BLTC Press Titles

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Novalis Including Hymns to the Night

Novalis, George MacDonald, Thomas Carlyle

My Man Jeeves

P. G. Wodehouse

The Characters of Theophrastus


Tao Te Ching

Lao Tzu, James Legge (trans.)

A History of Georgia

by William Bacon Stevens


It would not come within the province of this history to trace the progress of free principles in America, yet a brief review of their development is necessary to a full understanding of the revolutionary history of Georgia.

It is not saying too much to declare, that the fundamental doctrines of civil and religious freedom were better understood in the American colonies than in any other portion of the globe. Their several charters conferred upon them rights and immunities which they cherished with peculiar tenacity, and which strengthened them in that spirit of liberty which manifested itself so often during their colonial existence. From the time that the Virginians, under the wise administration of Sir George Yeardly, in 1619, gave the New World the first example of representative legislation, onward to the eventful epoch of American independence, the leading principles of political liberty were boldly proclaimed and firmly supported. Of these principles, that which recognized resistance to taxation without representation, was the first developed, and the soonest tested.

When Virginia capitulated to the commonwealth of Cromwell, in 1652, it was expressly stated in the deed of surrender, that no taxes or customs should be levied, except by their own representatives.

When the "West India Company" attempted to tax the inhabitants of New Netherlands (now New York), the province drew up a remonstrance, which declared, "We, who have transformed the wilderness into fruitful farms, demand that no new laws shall be enacted, but with consent of the people;" and they refused to pay them.

When the tyrannical Lovelace insisted upon taxing the people of New York, even for the ostensive purpose of defence, seven villages entered their protest to an act which took from them the rights and privileges of Englishmen; and, though the votes of these towns against this arbitrary decree of the Governor were, by his order, publicly burned in the streets of New York, yet the spirit which cast them remained unchecked.

The efforts of Sir Edmund Andros, in 1688-9, to levy a tax at the pleasure of himself and council, though seconded by imprisonment and fines, resulted in a revolution which overthrew his government, and reinstated on its ruins their old and equitable charter rights.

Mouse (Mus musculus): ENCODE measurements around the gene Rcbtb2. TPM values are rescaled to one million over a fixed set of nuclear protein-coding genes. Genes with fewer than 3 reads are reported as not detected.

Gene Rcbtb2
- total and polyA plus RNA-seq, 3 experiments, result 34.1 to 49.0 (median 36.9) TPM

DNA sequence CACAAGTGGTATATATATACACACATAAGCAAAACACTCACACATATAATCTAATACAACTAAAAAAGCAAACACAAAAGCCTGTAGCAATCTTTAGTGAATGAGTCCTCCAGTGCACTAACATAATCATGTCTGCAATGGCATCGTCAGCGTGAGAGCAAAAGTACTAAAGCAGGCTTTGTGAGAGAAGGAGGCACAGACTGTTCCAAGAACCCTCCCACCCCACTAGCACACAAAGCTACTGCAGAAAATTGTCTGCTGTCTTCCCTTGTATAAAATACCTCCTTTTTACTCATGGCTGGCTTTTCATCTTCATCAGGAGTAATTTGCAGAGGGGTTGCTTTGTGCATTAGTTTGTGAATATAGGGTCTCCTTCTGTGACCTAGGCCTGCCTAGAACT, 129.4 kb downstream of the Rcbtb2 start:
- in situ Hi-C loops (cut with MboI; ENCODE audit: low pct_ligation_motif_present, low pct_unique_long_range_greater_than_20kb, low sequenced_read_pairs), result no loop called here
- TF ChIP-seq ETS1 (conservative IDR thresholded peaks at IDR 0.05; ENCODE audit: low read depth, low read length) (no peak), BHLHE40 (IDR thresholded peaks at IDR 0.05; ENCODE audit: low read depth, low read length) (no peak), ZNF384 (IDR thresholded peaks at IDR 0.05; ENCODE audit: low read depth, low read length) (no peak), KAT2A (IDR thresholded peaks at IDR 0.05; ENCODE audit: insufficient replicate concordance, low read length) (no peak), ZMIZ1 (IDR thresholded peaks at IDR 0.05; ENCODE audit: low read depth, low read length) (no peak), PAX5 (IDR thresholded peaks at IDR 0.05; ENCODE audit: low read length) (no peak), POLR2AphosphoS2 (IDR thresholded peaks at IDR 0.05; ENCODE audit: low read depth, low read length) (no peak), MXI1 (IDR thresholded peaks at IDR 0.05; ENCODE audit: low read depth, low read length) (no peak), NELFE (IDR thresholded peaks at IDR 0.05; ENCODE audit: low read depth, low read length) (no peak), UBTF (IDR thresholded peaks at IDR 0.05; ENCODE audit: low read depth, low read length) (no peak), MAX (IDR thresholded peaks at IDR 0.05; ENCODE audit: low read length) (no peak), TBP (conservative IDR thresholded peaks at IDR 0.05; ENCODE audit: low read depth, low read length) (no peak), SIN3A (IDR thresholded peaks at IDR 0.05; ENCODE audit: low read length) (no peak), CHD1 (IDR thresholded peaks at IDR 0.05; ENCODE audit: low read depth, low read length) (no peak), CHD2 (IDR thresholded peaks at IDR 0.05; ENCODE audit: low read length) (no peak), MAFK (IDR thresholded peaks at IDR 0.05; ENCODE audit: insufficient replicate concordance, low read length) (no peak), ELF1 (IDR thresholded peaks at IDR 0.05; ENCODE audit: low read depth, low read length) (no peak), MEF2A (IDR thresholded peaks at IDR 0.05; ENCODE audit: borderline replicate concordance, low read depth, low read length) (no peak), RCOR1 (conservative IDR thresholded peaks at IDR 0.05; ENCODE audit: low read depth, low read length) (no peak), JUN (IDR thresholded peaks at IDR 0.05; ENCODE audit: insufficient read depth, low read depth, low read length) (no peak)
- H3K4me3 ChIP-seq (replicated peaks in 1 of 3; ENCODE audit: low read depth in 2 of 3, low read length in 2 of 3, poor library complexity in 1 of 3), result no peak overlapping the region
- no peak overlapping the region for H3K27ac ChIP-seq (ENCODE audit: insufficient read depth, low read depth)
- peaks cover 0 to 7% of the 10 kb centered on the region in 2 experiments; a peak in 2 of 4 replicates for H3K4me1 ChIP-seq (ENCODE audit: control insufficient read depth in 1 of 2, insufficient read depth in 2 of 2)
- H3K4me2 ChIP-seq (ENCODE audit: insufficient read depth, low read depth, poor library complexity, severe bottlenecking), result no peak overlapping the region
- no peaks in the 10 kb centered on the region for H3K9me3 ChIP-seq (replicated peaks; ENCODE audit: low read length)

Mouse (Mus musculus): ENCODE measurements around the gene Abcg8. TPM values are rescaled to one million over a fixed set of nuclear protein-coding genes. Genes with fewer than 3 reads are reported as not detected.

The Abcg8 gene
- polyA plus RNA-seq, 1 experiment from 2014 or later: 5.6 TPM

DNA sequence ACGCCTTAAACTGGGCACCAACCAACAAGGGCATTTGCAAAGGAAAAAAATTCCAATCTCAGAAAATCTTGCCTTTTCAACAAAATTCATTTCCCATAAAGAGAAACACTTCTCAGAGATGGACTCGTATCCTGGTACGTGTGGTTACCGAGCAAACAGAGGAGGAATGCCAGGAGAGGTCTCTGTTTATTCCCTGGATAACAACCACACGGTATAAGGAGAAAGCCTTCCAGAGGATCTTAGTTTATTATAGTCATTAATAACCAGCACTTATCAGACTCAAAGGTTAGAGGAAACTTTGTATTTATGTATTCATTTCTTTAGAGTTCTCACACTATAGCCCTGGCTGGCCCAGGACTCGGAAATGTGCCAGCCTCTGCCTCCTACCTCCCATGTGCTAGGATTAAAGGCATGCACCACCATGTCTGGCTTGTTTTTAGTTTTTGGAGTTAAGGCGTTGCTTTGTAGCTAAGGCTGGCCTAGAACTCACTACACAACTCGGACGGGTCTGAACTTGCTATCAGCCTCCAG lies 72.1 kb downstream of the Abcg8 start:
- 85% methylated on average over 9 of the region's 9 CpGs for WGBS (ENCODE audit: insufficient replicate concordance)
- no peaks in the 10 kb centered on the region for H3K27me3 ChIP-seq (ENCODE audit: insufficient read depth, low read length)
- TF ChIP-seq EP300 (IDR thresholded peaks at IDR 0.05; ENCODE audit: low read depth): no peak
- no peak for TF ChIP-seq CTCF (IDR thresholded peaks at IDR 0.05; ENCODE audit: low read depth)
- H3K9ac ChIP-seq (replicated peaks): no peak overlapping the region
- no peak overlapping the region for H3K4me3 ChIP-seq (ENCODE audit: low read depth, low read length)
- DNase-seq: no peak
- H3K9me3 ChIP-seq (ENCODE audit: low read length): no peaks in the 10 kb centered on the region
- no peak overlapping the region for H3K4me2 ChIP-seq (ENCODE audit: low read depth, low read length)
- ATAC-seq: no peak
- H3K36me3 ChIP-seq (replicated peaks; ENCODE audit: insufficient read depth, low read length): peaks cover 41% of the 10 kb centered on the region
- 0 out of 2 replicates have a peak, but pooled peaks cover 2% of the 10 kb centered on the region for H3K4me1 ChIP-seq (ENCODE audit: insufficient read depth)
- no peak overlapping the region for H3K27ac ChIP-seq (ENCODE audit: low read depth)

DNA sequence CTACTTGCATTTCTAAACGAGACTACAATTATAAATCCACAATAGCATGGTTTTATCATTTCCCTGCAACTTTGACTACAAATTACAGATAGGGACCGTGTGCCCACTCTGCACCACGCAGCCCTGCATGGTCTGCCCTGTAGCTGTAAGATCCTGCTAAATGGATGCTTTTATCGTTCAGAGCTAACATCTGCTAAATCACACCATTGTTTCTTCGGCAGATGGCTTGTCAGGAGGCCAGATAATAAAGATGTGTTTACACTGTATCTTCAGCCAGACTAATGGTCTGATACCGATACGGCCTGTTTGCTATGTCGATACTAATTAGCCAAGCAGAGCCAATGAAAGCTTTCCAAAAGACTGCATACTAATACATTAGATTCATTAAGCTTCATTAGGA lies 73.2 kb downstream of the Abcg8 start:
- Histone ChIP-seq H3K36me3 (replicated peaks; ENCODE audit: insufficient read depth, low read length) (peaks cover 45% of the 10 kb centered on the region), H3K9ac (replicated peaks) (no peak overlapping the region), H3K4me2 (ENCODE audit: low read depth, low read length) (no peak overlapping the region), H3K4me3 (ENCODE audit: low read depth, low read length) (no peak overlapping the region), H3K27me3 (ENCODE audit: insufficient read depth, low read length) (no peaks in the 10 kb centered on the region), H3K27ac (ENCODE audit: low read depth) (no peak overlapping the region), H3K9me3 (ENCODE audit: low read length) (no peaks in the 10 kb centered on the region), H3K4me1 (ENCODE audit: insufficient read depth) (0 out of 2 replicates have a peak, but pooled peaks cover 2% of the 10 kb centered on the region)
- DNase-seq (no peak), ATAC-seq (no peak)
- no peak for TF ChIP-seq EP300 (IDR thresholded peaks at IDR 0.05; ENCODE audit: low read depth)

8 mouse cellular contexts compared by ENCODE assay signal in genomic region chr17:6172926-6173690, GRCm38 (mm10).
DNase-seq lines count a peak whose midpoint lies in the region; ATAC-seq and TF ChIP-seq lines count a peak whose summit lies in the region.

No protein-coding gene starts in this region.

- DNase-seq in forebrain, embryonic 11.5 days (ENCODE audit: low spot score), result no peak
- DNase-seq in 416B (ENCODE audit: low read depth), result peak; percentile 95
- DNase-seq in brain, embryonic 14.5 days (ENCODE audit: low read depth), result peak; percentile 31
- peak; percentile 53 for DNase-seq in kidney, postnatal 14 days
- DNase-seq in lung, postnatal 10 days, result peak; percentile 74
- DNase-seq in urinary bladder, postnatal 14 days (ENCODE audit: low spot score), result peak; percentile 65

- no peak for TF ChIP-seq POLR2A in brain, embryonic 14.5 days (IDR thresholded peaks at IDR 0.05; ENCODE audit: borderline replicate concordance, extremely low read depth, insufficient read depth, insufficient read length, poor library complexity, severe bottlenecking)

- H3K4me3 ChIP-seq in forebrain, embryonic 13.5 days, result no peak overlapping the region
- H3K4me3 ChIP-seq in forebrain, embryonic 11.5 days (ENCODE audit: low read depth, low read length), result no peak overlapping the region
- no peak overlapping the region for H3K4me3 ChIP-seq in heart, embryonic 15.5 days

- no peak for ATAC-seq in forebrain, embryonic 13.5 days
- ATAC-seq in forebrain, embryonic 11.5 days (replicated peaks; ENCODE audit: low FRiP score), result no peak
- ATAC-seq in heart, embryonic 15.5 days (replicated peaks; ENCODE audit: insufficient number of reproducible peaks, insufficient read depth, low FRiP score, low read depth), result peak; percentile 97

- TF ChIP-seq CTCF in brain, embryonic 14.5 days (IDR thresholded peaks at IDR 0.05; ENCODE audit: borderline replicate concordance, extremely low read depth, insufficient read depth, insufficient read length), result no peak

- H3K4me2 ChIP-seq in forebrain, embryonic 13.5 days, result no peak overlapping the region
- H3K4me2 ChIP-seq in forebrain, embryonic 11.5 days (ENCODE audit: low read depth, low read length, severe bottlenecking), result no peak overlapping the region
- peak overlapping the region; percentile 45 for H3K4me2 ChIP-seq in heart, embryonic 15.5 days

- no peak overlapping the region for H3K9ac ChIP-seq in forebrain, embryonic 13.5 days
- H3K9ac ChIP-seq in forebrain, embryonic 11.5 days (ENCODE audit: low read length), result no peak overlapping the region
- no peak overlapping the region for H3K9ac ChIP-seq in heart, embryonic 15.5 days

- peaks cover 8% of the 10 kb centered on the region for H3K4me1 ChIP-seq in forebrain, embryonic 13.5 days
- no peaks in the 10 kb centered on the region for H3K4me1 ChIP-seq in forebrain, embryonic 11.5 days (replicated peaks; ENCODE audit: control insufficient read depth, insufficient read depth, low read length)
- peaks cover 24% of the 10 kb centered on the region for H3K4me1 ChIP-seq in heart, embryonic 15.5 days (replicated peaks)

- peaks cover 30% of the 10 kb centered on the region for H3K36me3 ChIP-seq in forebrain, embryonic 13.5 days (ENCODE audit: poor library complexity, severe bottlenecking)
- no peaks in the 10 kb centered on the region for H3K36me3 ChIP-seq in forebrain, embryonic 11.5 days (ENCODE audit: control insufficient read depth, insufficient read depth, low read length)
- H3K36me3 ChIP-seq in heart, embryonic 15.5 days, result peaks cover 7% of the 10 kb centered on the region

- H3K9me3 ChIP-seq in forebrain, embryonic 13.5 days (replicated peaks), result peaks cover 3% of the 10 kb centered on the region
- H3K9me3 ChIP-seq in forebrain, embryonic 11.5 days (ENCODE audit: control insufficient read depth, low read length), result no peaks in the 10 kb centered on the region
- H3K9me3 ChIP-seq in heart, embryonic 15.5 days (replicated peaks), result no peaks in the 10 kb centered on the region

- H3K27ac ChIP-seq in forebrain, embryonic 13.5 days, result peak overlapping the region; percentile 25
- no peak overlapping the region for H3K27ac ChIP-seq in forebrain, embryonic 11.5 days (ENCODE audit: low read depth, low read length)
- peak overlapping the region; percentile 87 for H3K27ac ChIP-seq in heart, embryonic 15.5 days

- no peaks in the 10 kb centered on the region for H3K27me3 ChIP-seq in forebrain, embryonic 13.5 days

Not only did the attempt to tax the colonists without representation provoke resistance, but legislative enactments were passed, declaring, with all the emphasis which charters and laws could give, that taxation without representation was contrary to the rights and privileges of Englishmen, and subversive of the liberties of the people.

The frequent agitation of these measures implanted in the minds of the colonists the clearest ideas of their rights as subjects and as men, and prepared the way for resisting, on a broader arena, the flagitious schemes of Parliament in 1765.

One of the results of the English Revolution of 1688, was the recognition of that principle which Magna Charta, signed at Runnymede nearly five hundred years before, had dimly shadowed forth, that property could not be taxed, but with the consent of its proper representatives; and the royal Assembly of New York, catching the spirit of this fundamental principle, resolved, three years after, that no tax whatever shall be levied on his majesty's subjects in the province, or on their estates, on any pretence whatever, but by the act and consent of the representatives of the people in General Assembly convened. The act, indeed, was rejected by King William, and severe taskmasters were sent over to discipline them into obedience, but the very efforts to eradicate or coerce this spirit, only caused it to take deeper root and acquire greater strength.

In 1696, a pamphlet appeared in England, asserting the power of Parliament to tax the colonies, and recommending the plan; but it was immediately answered from this side of the Atlantic by several replies, which denied the right and reprobated the design. It is indeed remarkable, when the tendency of the Americans to self-government was so early discovered, that a different course was not pursued, rather than those oppressive subjugating measures, which the common experience of humanity should have taught the Cabinet could only result in resistance and alienation.

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